The first piece of evidence from the United States is that in 2002, the Federal Bureau of Investigation conducted an undercover operation—a sting, in other words—called “Wooden Nickel”. The US attorney for Manhattan, James Comey, who is now the head of the FBI, uncovered in that investigation rigged currency trades in some of the best of the Wall street banks—the biggest banks. The operation led to 47 indictments, most of which led to convictions. Mr Comey said that

“a troubling thing was that similar rigged trading had been defrauding banks for as long as 20 years.”

I could have told him that.

The second piece of evidence from the States came in 2011, when the state employees’ pension fund in Virginia began a billion-dollar lawsuit against the Bank of New York Mellon, alleging overcharging on foreign exchange transactions for the pension funds. That overcharging included a charge of $135,000 on a $12.5 million trade. The proper rate would have been $6,250. They were given a fake rate and there was no possibility of chasing that up, because there were no time stamps on the transaction. The lawsuit went on.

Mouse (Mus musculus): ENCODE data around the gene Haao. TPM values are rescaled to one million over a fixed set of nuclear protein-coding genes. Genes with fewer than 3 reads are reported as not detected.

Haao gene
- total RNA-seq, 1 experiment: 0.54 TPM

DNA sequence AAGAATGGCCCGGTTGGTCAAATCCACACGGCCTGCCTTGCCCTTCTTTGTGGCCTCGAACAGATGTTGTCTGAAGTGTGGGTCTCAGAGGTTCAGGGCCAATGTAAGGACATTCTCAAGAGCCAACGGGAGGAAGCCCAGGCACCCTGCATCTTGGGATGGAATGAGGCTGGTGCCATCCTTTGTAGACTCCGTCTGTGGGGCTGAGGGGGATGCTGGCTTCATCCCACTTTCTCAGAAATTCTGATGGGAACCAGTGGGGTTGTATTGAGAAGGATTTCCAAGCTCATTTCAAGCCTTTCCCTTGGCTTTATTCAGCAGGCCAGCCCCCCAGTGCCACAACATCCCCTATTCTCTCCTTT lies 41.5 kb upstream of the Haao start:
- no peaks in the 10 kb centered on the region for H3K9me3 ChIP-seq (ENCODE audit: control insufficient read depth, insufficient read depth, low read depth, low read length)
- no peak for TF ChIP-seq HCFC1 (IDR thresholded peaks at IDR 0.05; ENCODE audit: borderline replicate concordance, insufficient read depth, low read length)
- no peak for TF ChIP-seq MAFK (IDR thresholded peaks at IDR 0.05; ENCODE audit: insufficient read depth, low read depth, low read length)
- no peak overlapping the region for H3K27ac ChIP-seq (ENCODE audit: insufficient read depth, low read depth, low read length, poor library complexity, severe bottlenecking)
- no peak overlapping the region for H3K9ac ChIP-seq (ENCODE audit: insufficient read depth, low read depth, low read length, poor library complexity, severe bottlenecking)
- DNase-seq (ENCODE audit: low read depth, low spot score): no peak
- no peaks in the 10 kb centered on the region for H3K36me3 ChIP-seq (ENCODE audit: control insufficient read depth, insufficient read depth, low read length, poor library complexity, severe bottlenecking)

With that evidence, I thought it necessary to raise the matter again in this country. I went back to what is now the FCA and spoke to Clive Adamson, the director of supervision. As a man from a banking background, he should well know what was going on; he was accustomed to doing banks’ public relations. The FCA told me:

“We are not aware of any evidence to suggest that mispricing of non-negotiated FX transactions is taking place in the UK.”

That was after the American evidence and despite the fact that foreign exchange trading works exactly the same way in the UK and the US. It is a huge market in the United States, with $5 trillion of exchange transactions daily, but the FCA denied the possibility that the same practices could occur here. On 18 March 2014, I took the issue again to the FCA, and Adamson’s view that it was not going on here was unchanged.